News Release

In the Ecosystem of Rights, Religious Freedom Is Foundational

Elder Christofferson speaks in Cambridge

A Mormon apostle said Friday that religious freedom “is the core right in what might be thought of as an ‘ecosystem’ of freedom. As religious freedom goes, so go many other precious rights.”


Elder D. Todd Christofferson of The Church of Jesus Christ of Latter-day Saints gave these remarks at Downing College, a constituent college of Cambridge University, to the local chapter of Brigham Young University’s J. Reuben Clark Law Society. Judge J. Clifford Wallace of the U.S. Ninth Circuit Court of Appeals also presented and participated in the day’s events.

Elder Christofferson said the division of authority between church and state is the basis for limited government and freedom, and government’s limited control in the realm of the spirit undergirds the rule of law. It is in such an environment that religious freedom can flourish and play its foundational role in supporting other fundamental freedoms, such as those listed in the First Amendment of the United States Constitution — freedom of speech, press, assembly and petition.

“A government powerless to compel religious belief or exercise will be hard pressed to compel orthodoxy in other areas of life,” the senior Church leader said. “Religious freedom protects the freedom of individual belief and expression in all areas of human activity. This enables people to develop and express their own opinions in matters of philosophy, politics, business, literature, art, science, and other areas, which naturally leads to social and political diversity.”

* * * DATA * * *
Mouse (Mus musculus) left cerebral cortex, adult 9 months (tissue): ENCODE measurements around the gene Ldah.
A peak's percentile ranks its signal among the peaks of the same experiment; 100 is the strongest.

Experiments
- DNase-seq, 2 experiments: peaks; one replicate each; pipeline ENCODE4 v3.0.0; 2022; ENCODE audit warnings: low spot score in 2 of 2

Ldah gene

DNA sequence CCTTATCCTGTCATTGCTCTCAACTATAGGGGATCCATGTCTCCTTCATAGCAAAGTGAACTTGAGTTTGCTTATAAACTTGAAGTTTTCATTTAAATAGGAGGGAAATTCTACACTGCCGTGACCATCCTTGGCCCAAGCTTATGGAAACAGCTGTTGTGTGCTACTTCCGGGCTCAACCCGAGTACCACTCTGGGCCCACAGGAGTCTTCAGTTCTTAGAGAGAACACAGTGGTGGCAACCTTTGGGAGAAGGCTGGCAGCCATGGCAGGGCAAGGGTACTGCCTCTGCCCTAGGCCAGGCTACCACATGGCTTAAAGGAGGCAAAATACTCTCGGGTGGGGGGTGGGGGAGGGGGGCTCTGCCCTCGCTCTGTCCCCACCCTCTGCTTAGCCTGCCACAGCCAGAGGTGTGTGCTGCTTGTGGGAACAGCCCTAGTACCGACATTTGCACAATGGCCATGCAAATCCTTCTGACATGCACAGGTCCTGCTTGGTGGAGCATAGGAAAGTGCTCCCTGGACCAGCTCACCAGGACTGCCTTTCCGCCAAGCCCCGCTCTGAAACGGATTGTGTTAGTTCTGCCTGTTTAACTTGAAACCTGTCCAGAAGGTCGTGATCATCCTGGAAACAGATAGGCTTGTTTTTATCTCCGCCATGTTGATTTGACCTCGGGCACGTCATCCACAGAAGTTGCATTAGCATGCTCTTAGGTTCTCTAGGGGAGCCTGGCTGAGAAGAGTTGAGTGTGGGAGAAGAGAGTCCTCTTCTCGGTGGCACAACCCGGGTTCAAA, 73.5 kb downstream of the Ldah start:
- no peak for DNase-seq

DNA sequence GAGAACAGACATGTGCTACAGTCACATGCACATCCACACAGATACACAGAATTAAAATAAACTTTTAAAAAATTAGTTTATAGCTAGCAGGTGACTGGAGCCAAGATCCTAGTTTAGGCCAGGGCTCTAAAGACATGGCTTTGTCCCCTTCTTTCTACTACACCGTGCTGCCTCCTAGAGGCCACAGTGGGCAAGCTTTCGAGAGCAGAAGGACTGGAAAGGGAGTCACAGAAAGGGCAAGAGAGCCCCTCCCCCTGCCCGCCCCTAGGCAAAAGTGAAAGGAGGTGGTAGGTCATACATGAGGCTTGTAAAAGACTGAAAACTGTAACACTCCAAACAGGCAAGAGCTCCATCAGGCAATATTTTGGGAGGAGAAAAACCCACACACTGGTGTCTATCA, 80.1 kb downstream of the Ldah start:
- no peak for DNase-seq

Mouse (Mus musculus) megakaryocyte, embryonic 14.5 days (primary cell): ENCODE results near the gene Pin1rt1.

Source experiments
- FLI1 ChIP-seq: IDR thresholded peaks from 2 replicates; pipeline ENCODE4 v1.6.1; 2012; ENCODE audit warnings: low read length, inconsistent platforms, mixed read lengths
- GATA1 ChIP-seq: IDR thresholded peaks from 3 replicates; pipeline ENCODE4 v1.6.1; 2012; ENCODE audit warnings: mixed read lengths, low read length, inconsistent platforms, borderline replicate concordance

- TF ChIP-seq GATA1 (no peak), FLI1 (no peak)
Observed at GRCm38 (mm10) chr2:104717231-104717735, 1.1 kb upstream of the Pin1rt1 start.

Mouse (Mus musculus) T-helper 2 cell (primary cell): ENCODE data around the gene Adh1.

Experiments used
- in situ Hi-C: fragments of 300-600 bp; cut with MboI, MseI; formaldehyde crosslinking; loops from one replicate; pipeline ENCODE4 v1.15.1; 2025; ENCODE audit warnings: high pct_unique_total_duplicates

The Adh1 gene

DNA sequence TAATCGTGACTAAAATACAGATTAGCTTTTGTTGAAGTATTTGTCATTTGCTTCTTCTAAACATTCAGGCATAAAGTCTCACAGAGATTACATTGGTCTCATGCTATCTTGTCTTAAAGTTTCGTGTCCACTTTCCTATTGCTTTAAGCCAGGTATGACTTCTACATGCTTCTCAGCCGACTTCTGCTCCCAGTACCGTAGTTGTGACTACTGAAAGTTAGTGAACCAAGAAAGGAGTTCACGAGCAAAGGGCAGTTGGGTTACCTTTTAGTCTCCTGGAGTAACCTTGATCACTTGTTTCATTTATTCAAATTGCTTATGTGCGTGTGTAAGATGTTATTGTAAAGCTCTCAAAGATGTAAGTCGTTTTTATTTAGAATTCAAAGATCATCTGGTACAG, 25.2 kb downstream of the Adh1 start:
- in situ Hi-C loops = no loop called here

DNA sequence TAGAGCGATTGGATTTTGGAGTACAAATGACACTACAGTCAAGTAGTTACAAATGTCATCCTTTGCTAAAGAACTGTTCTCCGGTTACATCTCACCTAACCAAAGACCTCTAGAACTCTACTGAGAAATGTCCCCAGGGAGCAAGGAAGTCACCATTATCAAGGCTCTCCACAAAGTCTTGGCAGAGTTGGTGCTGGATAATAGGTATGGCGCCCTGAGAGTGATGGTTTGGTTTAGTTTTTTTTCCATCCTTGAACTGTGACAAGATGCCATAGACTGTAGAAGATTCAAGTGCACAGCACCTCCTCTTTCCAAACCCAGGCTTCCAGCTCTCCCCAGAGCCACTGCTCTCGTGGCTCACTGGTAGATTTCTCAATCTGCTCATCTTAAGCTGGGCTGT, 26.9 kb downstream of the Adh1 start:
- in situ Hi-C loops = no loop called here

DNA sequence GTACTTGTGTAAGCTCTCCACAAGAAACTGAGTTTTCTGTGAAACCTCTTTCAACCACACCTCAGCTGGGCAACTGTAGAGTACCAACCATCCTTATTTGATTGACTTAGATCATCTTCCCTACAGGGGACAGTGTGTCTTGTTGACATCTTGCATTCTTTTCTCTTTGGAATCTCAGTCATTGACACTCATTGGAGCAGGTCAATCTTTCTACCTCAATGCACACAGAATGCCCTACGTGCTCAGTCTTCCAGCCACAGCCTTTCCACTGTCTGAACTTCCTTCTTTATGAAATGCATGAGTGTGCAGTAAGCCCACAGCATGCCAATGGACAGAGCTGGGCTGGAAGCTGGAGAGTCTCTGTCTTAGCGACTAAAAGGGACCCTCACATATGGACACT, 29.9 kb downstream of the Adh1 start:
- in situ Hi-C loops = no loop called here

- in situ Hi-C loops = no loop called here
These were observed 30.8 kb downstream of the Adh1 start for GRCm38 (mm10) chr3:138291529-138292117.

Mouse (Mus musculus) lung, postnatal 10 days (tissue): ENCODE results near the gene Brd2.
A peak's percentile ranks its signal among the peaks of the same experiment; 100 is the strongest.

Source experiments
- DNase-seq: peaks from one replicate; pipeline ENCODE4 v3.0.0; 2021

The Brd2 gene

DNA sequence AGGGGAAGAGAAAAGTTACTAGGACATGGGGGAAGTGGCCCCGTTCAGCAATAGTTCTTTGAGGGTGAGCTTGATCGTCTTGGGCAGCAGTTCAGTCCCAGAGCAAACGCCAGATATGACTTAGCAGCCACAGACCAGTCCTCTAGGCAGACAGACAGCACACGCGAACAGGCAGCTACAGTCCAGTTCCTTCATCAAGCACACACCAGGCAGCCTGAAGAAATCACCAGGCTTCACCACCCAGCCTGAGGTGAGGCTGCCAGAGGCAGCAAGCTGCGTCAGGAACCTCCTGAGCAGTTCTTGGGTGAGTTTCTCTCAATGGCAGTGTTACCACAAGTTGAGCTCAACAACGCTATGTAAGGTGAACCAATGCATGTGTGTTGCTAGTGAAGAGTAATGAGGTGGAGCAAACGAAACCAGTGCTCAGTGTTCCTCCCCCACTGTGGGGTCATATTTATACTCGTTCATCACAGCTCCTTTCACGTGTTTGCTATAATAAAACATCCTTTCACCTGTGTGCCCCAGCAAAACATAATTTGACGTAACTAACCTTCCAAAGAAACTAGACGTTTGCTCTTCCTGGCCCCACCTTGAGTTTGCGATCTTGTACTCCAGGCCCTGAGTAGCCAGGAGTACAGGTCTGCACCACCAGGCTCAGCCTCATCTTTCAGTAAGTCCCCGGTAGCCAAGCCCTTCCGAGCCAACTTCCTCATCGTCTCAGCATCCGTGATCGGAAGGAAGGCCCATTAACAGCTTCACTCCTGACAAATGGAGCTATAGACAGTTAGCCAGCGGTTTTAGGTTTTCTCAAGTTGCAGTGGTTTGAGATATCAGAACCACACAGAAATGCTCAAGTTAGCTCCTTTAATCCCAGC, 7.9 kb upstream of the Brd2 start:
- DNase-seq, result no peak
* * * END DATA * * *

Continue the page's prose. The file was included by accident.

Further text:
The freedom of everyone to associate with friends and associates and form voluntary groups based on shared values is possible by protecting the autonomy of churches and other religious organizations. “The hard-won right of churches to autonomy in their ecclesiastical affairs has helped lay the groundwork for the right of all people — religious or not — freely to form and govern numerous social and cultural institutions that enrich our societies in so many ways,” Elder Christofferson said.

And the freedoms for everyone to speak and express and publish and peaceably assemble also find their roots in religious freedom. Why? Because, Elder Christofferson said, “if the state can be convinced (or compelled) to leave space for religious dissent, it will almost surely leave space for other forms of dissent. If the state does not respect religious freedom, it is unlikely that it will respect other freedoms.”

Religious freedom is also critical because it allows religion to teach the virtues and habits necessary for a free society. These include honesty, duty, moral self-discipline, sacrifice for family and country, compassion and service and civic engagement.

The best way to cultivate a world in which religion is respected and the rule of law remains a reality, Elder Christofferson said, is to live by the truths we profess. “We must be better husbands and wives, fathers and mothers. We must be kinder neighbors and coworkers. We must be better informed about the world around us and take a more active role in our communities as citizens. We must teach principles of gospel living to our children. And we must defend what is right—including freedom of religion and the rule of law.”

Read Elder Christofferson’s full transcript: “Religious Freedom: The Foundation Freedom.”

Additional resources:

In Honor of the First Amendment

Style Guide Note:When reporting about The Church of Jesus Christ of Latter-day Saints, please use the complete name of the Church in the first reference. For more information on the use of the name of the Church, go to our online Style Guide.